Select the search type
  • Site
  • Web
Go

Risks Tied To Heartburn Drugs

Millions of Americans take prescription drugs called PPIs, or proton pump inhibitors, to treat heartburn, ulcers and other gastrointestinal problems. And many of these PPIs are widely available as over-the-counter drugs under brand names that include Prevacid, Prilosec, Nexium and Protonix. While PPIs are effective at reducing stomach acid, they have also been linked to health problems, including low magnesium levels, bone fractures and the gut infection c. difficile.

A trio of studies conducted by researchers at Washington University School of Medicine indicates that longtime use of PPIs is associated with serious kidney damage, including kidney failure, as well as an increased risk of death.

“We advise people to limit the use of PPIs only to when they are medically necessary and for the shortest duration possible with the smallest effective dose,” says Ziyad Al-Aly, MD, a Washington University kidney specialist and senior author of the studies.

The research involved analyzing medical records in national Veteran’s Administration databases to identify more than 173,000 users of PPIs and, as a comparison, 20,000 users of other stomach-acid suppressing drugs called H2 blockers.

Following the study’s participants for five years, Al-Aly and a team of researchers found that chronic kidney disease affected 15 percent of PPI users who took the drugs over the course of the study compared with 11 percent of H2 blockers. After controlling for age and other health conditions associated with PPI use, the team found a 28 percent increased risk of kidney damage among PPI users.

PPI users were also at a significantly higher risk — 98 percent — of developing kidney failure compared with users of H2 blockers, although this occurred in less than 1 percent of the overall people studied.

Among more than half of PPI users who developed chronic kidney damage, a follow-up study indicated that such problems developed silently, without symptoms, gradually eroding kidney function and leading to long-term kidney damage or, in some cases, kidney failure.

In a third study, PPI users had a 25 percent increased risk of dying over the next five years, compared with those taking H2 blockers. The database did not include information on cause of death. However, the researchers calculated that, for every 500 people taking PPIs for a year, there is one extra death that would not have otherwise occurred. Given the millions of people who take PPIs regularly, this could translate into thousands of excess deaths every year, Al-Aly says.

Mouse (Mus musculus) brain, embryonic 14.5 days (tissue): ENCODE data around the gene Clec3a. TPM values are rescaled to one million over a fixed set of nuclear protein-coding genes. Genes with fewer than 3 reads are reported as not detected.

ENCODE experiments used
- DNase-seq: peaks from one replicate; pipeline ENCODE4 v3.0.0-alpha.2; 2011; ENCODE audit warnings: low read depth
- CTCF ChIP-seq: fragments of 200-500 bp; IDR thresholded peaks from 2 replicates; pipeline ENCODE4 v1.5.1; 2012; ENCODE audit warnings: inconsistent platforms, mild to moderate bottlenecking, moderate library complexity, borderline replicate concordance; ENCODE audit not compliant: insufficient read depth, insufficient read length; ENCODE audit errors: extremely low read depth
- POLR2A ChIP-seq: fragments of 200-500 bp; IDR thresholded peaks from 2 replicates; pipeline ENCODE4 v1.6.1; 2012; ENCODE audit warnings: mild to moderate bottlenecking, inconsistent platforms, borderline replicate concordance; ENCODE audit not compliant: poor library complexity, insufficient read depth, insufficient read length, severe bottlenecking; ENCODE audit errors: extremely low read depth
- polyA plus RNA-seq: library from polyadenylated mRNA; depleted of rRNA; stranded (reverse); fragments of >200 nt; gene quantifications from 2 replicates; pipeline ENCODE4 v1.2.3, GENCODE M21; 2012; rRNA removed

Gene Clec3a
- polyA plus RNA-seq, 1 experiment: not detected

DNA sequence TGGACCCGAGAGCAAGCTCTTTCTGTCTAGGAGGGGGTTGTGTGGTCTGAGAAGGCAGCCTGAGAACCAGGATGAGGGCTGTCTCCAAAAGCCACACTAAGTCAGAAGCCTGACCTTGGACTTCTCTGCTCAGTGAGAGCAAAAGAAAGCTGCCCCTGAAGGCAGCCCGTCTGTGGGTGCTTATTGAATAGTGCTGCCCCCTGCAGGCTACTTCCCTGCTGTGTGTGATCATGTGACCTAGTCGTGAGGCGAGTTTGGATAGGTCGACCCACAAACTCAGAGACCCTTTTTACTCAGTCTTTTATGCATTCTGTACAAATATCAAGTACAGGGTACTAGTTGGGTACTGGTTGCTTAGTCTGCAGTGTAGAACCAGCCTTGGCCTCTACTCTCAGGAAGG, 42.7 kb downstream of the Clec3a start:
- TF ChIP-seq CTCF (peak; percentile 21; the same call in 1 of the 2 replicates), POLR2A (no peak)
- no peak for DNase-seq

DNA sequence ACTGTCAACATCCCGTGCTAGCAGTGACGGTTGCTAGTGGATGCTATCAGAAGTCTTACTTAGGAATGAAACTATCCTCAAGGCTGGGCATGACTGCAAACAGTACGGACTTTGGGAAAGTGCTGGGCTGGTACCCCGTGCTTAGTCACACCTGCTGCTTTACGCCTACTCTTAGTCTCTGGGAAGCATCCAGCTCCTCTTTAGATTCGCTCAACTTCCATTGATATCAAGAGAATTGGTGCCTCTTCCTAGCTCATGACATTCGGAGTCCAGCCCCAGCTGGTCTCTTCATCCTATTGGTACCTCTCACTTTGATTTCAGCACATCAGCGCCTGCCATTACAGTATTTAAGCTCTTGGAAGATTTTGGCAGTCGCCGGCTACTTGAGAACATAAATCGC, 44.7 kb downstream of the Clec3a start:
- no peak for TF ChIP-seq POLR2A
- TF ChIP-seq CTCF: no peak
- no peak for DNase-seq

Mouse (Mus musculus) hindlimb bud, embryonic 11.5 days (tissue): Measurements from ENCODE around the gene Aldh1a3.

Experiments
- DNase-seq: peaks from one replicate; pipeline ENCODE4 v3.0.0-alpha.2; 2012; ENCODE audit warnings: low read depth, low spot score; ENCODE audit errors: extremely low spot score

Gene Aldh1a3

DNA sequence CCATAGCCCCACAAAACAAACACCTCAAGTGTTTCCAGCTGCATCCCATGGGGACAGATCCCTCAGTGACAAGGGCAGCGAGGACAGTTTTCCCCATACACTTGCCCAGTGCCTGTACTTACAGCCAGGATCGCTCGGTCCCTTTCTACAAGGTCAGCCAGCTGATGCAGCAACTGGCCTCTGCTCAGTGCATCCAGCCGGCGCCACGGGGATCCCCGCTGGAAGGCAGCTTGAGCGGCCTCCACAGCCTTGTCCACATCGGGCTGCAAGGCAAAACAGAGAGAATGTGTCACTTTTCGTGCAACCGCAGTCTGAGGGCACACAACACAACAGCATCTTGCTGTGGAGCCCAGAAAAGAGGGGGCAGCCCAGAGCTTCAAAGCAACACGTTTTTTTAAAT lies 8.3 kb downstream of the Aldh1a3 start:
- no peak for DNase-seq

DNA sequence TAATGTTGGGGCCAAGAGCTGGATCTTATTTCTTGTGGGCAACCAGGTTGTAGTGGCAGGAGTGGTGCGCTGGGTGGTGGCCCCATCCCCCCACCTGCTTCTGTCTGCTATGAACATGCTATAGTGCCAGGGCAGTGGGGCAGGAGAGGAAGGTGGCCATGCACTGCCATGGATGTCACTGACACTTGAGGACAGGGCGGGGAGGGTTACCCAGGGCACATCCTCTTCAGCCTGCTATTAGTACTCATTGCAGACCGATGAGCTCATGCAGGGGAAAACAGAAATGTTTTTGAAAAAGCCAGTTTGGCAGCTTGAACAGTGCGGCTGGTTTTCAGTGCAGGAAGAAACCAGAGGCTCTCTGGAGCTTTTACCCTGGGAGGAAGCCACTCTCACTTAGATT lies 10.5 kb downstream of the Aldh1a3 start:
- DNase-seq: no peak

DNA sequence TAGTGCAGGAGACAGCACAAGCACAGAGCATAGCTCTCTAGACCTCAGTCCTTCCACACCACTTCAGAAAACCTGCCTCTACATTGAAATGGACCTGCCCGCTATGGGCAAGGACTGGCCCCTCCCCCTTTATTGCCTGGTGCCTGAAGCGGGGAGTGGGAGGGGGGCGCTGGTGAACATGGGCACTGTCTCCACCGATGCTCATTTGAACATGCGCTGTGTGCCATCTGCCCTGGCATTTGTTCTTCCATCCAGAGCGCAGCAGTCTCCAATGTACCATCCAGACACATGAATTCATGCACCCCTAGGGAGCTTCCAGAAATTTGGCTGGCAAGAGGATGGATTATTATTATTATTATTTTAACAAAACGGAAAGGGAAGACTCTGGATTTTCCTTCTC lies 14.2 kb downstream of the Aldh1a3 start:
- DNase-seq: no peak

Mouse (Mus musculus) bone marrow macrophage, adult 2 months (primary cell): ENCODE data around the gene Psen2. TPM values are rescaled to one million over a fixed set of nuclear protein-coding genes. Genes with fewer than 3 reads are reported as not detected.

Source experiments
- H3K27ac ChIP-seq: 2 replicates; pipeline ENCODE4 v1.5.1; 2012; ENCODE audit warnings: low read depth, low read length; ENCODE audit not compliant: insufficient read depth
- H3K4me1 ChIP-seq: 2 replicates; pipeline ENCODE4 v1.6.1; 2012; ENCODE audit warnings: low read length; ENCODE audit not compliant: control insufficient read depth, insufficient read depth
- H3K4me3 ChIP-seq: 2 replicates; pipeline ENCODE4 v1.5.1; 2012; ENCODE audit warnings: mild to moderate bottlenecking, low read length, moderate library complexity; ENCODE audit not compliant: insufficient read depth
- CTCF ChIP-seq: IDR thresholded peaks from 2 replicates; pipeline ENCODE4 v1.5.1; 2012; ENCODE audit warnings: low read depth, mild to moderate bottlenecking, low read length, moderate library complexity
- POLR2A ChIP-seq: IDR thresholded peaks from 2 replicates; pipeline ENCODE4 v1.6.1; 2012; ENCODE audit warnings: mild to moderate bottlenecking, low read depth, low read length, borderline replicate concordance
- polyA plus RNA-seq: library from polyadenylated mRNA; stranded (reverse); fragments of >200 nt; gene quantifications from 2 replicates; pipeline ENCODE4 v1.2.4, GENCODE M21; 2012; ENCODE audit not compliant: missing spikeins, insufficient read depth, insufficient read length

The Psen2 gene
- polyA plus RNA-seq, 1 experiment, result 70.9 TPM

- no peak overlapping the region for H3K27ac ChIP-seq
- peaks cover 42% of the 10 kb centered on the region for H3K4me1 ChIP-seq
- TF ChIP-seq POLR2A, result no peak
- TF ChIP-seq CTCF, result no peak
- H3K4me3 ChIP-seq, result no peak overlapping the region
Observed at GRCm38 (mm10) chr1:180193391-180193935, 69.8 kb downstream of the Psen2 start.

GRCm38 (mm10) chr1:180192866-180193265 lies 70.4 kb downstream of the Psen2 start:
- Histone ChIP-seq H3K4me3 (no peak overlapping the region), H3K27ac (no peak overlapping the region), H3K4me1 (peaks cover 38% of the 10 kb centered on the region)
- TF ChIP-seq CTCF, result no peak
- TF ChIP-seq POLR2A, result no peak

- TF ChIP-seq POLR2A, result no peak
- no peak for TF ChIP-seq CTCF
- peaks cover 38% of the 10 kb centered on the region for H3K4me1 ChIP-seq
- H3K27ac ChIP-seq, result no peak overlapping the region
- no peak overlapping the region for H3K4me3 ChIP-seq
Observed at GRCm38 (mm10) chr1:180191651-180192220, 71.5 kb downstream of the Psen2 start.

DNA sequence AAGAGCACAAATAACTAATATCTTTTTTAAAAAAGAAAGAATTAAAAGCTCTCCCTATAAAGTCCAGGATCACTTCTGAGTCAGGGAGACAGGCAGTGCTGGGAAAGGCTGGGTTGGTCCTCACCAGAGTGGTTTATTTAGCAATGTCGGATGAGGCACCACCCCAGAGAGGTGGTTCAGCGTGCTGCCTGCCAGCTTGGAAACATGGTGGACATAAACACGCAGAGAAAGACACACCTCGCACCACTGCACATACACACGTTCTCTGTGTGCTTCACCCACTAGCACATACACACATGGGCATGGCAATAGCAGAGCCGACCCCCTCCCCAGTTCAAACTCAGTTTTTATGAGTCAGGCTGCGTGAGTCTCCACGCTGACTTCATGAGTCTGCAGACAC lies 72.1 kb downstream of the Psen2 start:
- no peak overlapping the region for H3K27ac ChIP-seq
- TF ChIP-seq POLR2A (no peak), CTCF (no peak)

Although the recommended treatment regimen for most PPIs is short — two to eight weeks for ulcers, for example — many people end up taking the drugs for months or years.

“A lot of times people get prescribed PPIs for a good medical reason, and patients just keep getting refill after refill,” Al-Aly says. “Physicians and patients should regularly reassess the use of such medications, and physicians should stop prescribing the medications if they’re not necessary. Most of the time, people don’t need to take PPIs for years.”

PPI users were also at a significantly higher risk —  98 percent — of developing kidney failure compared with users of H2 blockers, although this occurred in less than 1 percent of the overall people studied.

Among more than half of PPI users who developed chronic kidney damage, a follow-up study indicated that such problems developed silently, without symptoms, gradually eroding kidney function and leading to long-term kidney damage or, in some cases, kidney failure.

In a third study, PPI users had a 25 percent increased risk of dying over the next five years, compared 
with those taking H2 blockers. The database did not include information on cause of death. However, the researchers calculated that, for every 500 people taking PPIs for a year, there is one extra death that would not have otherwise occurred. Given the millions of people who take PPIs regularly, this could translate into thousands of excess deaths every year, Al-Aly says.

Although the recommended treatment regimen for most PPIs is short — two to eight weeks for ulcers,  for example — many people end up taking the drugs  for months or years.

“A lot of times people get prescribed PPIs for a good medical reason, and patients just keep getting refill after refill,” Al-Aly says. “Physicians and patients should regularly reassess the use of such medications, and physicians should stop prescribing the medications if they’re not necessary. Most of the time, people  don’t need to take PPIs for years.” 

Sign Up Today for Free e-Newsletters

Get the latest in medical technology, research and disease prevention sent to your inbox.
Find a doctor or make an appointment:
General Information: 314.747.3000
One Barnes-Jewish Hospital Plaza
St. Louis, MO 63110
© Copyright 1997-2018, Barnes-Jewish Hospital. All Rights Reserved.